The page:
May 5th, 2012
Imagine my surprise when, while poking around one of my favorite blogs, I saw something about a clothing line called Conference of the Birds. After a little bit of googling, it seems like it is indeed a men’s clothing line, designed by Andrew Holden in 2008 and 2009. Holden’s inspiration for naming the line was indeed Farid Ud-Din Attar’s poem, though there is no explanation for why or how it inspired him. His 2009 spring collection is described as “neutral colored pieces highlighted by the use of sun-kissed hues reminiscent of a desert sunset.”
Inspired by his work—who is this guy, and how did he learn about conference of the birds??—I decided to do my own sartorial take on the Conference of the Birds poem. Rather than designing my own clothing (which seemed far too difficult), I decided to take a page out of “America’s Next Top Model” and Vogue’s book by designing a photo-spread inspired by the characters in the Conference of the Birds. I specifically chose to make it a commercial interpretation of the Conference of the Birds, both because I was intrigued by the fact that Holden had also done so and because I liked the idea of idealizing different human flaws as a statement about media and representation. Each of the tropes depicted in the spread present the character type as positive (for the dreamer, for the romantic, etc.), while in Attar’s version they are decidedly not flattering.
I chose to recreate the Nightingale, the Duck, the Partridge, and the Heron, and chose outfits and photo-settings to represent what each stands for. Initially, I had hoped that the photos when superimposed or when viewed together would give the observer a sense of unity, to symbolize the composition of the Simorgh by thirty different birds, but I ended up not illustrating all of the birds. The fact that the same person is pictured in three of the four photos, however, perhaps implies that each of the birds’ characters represents just one aspect of the same being.
The Nightingale’s excuse:
The nightingale made his excuses first.
His pleading notes described the lover’s thirst…
‘The secrets of all love are known to me,’
He crooned. ‘Throughout the darkest night my song
I am so drowned in love that I can find
No thought of my existence in my mind.
Her worship is sufficient life for me,
The quest for her is my reality
The nightingale photo was the easiest, since I have a pair of lovebirds living right next door to me. The caption reads, “For the romantic…a red dress and red wine make the perfect match,” drawing the connection between wine, drunkenness, and love that is often made in Sufi love poetry. I chose to leave the face of the beloved unrevealed, implying that the identity of the object of love might not be the most important factor in the relationship—on the contrary, the most important factor may be the lover’s sense of romance.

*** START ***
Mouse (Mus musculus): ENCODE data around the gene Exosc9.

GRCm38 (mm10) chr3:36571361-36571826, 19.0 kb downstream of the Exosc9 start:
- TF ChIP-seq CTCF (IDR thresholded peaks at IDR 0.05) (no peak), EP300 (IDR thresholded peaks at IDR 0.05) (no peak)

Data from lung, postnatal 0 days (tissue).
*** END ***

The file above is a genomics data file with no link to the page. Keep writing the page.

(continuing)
The Duck’s excuse:
The coy duck waddled from her stream and quacked:
‘Now none of you can argue with the fact
That both in this world and the next I am
The purest bird that ever flew or swam…
There’s no doubt in my mind
That purity like mine is hard to find.
Among the birds I’m like an anchorite—
My soul and feathers are a spotless white.
I chose to interpret the idea of the duck within the Harvard context. The duck in this case is not the overly-observant and underly-spiritual worshipper, but instead a Harvard student that is more focused on appearances than content. The caption reads, “For the showoff…hit the library in style,” implying that the model’s objective in going to the library is not to study, but only appear to be studying.
The Partridge’s excuse:
The pompous partridge was next to speak…
He clucked, ‘My one desire
Is jewels; I pick through quarries for their fire.
They kindle in my heart an answering blaze…
To yearn for something other than a jewel
Is to desire what dies—to be a fool;
Nothing is precious like a precious stone.
The partridge image is fairly straightforward. The lighting has been created in such a way as to make the jewelry stand out more, just as precious stones might stand out against the dull plumage of a partridge. The caption reads, “For the lover of glamour and shine…diamonds are forever.” The composition of the photo—with the neck clearly the center of attention and the identity, face and body of the subject obscured—reiterates this idea, implying that even though mortal life is transient, cold hard stones remain constant.
The Heron’s excuse:
The heron whimpered next: ‘My misery
Prefers the empty shoreline of the sea.
There no one hears my desolate, thin cry—
I want to sorrow there, there mourn and sigh.
I almost decided to represent the heron as an ‘emo’ hanging out in Harvard Square, but in the end decided that interpreting the heron as a dreamer was more appropriate for the context of a fashion layout. The sea not being readily accessible, the next best thing was the river. A long flowing blue dress, black shawl and unkempt hair were meant to illustrate the mournful, depressed demeanor of the heron, while the blue tones that dominate the photo were meant to express the melancholy beauty of the ocean.